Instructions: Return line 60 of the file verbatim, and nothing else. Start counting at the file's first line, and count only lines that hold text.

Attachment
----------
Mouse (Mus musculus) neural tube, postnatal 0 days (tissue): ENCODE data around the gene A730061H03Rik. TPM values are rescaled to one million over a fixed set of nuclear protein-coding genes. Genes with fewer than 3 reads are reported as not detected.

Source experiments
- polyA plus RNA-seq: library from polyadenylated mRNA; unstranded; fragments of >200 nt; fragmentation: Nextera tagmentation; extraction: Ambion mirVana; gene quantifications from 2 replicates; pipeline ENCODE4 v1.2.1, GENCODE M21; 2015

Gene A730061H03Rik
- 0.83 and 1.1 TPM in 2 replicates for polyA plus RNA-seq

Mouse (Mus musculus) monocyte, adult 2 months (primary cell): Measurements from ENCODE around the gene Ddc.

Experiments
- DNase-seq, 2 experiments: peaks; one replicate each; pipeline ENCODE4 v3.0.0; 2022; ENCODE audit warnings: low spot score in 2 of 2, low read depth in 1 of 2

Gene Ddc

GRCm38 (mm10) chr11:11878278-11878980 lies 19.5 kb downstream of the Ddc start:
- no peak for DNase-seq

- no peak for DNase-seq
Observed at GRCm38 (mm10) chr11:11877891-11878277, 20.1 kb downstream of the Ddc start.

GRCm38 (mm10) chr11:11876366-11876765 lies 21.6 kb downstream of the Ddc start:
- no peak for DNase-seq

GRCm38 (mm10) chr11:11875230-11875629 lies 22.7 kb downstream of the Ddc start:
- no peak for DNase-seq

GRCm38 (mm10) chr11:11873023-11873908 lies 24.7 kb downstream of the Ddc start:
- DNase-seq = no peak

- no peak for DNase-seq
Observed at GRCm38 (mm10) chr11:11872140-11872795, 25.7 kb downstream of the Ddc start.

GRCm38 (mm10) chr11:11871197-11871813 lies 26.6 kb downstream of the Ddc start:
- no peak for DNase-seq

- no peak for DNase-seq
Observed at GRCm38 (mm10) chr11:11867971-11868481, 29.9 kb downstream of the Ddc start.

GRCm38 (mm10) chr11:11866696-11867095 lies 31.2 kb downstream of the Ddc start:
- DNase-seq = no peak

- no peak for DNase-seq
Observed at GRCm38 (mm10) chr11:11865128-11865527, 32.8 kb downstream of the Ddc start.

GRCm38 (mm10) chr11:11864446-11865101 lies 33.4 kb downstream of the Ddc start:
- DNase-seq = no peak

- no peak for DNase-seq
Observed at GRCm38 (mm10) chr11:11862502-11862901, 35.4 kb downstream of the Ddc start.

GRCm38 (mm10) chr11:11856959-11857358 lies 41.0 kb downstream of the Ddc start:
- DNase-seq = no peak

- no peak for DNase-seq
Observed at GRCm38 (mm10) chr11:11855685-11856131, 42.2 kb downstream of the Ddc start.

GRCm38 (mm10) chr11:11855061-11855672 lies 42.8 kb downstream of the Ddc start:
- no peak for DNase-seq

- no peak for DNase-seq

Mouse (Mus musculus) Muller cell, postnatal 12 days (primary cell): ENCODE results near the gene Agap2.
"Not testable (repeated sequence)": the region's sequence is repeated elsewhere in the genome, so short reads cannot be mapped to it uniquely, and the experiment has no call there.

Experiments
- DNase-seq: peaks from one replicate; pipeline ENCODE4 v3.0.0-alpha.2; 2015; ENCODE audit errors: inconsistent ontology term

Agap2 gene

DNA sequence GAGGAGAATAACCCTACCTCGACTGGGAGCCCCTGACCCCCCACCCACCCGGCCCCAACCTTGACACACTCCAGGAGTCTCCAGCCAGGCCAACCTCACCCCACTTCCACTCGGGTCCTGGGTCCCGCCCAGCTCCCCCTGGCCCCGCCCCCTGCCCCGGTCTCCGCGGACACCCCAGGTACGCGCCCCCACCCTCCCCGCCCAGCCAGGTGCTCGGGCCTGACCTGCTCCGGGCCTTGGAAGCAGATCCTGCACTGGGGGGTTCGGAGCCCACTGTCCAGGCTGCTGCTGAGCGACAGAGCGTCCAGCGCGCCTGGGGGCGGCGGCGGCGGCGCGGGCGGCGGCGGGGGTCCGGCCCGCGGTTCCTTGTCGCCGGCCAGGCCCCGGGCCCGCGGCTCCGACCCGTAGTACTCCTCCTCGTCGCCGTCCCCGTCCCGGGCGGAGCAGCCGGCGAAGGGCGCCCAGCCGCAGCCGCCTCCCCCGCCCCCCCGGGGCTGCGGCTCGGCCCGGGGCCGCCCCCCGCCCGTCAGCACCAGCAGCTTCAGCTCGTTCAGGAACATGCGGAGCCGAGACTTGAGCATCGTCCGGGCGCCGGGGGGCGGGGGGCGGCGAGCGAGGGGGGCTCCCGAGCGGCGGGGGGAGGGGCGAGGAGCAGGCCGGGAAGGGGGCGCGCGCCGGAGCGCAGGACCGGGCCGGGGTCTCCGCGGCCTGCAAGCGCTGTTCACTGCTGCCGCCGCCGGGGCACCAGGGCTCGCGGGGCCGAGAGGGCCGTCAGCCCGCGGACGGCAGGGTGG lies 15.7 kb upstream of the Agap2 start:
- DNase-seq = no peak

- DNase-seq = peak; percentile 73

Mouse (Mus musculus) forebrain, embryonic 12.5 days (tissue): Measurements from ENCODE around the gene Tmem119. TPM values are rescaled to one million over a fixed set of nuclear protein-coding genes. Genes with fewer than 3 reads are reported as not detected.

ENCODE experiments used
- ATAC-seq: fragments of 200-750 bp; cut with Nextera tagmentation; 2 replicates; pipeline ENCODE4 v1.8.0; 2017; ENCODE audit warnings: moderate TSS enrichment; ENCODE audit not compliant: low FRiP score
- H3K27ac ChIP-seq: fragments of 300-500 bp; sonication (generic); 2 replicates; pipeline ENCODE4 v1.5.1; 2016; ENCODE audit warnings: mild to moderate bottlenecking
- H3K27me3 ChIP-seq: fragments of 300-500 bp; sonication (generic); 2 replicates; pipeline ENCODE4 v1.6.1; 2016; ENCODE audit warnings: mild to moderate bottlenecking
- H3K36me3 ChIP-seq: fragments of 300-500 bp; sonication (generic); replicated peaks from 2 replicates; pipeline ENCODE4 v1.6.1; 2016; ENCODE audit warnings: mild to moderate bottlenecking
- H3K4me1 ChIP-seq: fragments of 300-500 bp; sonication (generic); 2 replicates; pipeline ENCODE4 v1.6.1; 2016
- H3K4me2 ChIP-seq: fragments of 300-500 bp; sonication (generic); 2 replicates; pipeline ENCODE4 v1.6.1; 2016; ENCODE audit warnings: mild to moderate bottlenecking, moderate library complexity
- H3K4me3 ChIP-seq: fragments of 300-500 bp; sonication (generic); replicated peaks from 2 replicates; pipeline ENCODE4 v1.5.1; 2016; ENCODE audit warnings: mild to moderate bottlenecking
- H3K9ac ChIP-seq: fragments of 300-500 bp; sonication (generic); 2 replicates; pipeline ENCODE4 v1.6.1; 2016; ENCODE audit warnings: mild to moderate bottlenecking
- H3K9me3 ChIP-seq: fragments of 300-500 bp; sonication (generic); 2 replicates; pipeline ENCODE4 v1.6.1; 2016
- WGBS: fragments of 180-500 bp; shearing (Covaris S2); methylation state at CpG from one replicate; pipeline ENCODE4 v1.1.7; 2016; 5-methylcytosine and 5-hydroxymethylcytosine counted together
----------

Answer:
- WGBS: fragments of 180-500 bp; shearing (Covaris S2); methylation state at CpG from one replicate; pipeline ENCODE4 v1.1.7; 2016; 5-methylcytosine and 5-hydroxymethylcytosine counted together